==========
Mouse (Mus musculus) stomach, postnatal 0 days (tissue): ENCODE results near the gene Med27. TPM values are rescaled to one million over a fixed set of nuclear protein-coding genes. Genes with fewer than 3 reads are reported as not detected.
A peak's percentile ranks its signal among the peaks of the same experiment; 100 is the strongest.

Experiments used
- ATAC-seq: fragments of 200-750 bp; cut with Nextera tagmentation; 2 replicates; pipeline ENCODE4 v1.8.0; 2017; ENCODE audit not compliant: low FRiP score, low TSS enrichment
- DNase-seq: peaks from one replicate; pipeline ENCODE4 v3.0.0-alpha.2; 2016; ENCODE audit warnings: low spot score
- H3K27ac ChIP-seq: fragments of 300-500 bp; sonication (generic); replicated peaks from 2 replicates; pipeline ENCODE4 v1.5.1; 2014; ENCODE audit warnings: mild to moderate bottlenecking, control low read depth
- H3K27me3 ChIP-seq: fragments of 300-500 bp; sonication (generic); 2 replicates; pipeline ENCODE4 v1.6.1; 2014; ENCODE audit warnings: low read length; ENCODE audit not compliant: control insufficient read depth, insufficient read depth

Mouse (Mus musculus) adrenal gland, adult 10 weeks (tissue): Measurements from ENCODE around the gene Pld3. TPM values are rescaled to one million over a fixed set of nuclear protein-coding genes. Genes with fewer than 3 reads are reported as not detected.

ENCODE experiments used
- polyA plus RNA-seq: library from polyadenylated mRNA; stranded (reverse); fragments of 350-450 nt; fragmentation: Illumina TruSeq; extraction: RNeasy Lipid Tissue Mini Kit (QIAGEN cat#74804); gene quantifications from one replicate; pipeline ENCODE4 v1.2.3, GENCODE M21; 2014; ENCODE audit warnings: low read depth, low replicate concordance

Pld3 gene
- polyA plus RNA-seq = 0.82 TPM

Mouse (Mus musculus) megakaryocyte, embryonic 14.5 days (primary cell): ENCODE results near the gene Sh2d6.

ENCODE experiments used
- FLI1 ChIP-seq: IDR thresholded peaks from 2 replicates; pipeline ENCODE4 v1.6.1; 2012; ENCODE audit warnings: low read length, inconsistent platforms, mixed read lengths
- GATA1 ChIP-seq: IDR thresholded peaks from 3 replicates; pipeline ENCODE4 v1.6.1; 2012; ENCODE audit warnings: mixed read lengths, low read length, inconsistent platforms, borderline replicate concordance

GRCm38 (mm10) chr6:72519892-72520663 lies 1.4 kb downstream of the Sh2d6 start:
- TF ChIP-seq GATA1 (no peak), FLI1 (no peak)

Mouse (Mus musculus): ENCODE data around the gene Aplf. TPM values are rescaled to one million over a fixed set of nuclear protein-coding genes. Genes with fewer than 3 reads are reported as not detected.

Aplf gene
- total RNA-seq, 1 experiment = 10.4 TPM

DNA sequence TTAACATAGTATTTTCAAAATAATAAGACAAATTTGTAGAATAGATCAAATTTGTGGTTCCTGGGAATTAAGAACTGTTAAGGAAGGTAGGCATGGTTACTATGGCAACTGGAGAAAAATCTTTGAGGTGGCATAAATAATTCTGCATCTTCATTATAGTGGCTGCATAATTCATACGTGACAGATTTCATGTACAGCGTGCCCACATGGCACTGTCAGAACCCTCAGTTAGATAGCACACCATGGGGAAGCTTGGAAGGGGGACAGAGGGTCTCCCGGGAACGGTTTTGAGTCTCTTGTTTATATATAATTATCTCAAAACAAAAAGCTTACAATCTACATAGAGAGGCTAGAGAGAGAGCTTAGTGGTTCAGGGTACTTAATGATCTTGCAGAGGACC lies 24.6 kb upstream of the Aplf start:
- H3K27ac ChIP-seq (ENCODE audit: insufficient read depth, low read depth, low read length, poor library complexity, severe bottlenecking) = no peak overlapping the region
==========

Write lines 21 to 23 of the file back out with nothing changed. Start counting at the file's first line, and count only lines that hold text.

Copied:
- total RNA-seq, 1 experiment = 10.4 TPM

DNA sequence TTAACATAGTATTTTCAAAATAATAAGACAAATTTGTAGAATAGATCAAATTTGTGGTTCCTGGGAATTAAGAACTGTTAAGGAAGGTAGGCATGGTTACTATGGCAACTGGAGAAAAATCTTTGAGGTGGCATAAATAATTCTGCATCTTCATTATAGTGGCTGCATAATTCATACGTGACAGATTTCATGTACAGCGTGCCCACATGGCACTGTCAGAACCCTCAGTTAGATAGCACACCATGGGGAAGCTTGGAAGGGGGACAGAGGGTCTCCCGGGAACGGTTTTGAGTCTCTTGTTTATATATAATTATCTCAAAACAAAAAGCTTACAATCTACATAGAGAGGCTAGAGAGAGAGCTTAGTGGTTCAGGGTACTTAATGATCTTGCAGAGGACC lies 24.6 kb upstream of the Aplf start:
- H3K27ac ChIP-seq (ENCODE audit: insufficient read depth, low read depth, low read length, poor library complexity, severe bottlenecking) = no peak overlapping the region